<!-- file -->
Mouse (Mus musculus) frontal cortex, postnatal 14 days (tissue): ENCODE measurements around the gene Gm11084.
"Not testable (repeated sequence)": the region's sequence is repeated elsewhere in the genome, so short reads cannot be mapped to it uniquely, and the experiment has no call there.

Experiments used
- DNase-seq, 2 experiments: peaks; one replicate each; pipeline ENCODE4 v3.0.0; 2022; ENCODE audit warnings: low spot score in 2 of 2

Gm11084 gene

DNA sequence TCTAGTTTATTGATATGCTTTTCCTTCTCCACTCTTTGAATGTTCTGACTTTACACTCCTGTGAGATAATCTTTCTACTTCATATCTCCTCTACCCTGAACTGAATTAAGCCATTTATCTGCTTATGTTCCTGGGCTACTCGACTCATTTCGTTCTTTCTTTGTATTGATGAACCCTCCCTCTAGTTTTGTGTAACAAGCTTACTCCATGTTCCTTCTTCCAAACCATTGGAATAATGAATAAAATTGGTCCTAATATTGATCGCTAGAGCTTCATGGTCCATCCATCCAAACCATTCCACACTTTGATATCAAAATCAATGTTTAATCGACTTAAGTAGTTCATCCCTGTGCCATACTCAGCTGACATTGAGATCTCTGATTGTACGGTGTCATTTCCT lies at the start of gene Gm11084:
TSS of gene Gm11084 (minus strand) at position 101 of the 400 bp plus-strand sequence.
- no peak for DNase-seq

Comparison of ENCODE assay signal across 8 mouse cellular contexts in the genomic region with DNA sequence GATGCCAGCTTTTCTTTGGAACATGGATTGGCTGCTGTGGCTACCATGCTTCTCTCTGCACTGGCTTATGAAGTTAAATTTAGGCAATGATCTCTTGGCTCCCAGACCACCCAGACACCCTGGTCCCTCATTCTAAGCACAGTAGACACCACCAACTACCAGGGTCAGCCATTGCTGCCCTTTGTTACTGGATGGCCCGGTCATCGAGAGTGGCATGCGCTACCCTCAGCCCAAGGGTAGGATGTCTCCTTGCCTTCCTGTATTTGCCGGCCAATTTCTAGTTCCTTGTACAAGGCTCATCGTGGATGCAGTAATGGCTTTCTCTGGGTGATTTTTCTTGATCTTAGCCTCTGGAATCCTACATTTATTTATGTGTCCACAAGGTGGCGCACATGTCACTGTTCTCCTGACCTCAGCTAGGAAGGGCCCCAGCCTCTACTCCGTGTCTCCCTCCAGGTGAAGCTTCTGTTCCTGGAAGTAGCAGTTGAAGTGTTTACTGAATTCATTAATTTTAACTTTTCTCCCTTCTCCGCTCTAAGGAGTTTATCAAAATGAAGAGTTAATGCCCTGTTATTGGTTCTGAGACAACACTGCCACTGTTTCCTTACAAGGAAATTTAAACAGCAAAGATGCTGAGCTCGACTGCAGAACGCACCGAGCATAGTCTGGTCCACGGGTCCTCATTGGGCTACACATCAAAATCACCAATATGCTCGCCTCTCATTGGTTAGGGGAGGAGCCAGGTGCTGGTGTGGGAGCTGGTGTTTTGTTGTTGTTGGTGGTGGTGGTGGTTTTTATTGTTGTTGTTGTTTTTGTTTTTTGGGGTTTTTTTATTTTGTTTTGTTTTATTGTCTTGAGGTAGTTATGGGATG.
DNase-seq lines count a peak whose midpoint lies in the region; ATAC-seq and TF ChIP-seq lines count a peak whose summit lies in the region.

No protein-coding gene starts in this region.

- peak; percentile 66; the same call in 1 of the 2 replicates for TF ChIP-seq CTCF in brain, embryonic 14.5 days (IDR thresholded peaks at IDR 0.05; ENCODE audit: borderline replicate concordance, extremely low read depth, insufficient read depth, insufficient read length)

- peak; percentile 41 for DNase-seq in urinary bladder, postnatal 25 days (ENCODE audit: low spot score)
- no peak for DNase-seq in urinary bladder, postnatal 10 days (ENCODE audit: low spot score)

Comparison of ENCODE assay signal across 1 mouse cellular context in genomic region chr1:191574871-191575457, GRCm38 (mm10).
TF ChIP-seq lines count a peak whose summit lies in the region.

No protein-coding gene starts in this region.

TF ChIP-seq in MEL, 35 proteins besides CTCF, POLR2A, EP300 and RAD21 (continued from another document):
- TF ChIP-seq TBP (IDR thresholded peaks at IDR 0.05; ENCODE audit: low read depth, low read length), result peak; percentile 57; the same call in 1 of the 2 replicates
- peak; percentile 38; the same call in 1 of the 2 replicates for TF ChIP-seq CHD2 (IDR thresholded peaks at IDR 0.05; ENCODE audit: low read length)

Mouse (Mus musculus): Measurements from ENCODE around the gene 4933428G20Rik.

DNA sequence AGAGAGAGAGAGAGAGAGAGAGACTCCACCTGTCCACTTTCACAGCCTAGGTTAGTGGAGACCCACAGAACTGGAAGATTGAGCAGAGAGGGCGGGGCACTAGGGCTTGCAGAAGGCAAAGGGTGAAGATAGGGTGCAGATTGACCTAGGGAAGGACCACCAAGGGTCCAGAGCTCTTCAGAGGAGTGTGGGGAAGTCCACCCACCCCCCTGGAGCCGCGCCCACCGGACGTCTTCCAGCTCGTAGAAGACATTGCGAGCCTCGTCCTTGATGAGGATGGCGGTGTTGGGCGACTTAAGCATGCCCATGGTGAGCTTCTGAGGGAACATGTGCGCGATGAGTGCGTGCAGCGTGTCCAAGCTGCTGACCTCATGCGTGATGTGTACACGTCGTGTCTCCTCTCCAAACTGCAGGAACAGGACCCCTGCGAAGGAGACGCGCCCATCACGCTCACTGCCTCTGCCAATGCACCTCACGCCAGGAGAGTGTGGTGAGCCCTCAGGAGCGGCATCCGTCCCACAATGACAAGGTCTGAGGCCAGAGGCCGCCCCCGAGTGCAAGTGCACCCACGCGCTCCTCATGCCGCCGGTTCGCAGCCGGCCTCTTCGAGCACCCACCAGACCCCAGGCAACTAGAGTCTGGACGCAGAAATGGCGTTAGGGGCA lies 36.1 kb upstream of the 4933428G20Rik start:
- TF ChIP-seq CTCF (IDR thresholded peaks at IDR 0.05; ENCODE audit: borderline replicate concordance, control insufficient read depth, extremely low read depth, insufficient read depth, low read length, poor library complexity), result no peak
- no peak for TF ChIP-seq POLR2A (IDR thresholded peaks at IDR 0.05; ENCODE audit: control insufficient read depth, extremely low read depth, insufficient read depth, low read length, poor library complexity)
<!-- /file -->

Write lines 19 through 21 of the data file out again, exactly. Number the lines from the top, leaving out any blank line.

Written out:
- TF ChIP-seq TBP (IDR thresholded peaks at IDR 0.05; ENCODE audit: low read depth, low read length), result peak; percentile 57; the same call in 1 of the 2 replicates
- peak; percentile 38; the same call in 1 of the 2 replicates for TF ChIP-seq CHD2 (IDR thresholded peaks at IDR 0.05; ENCODE audit: low read length)

Mouse (Mus musculus): Measurements from ENCODE around the gene 4933428G20Rik.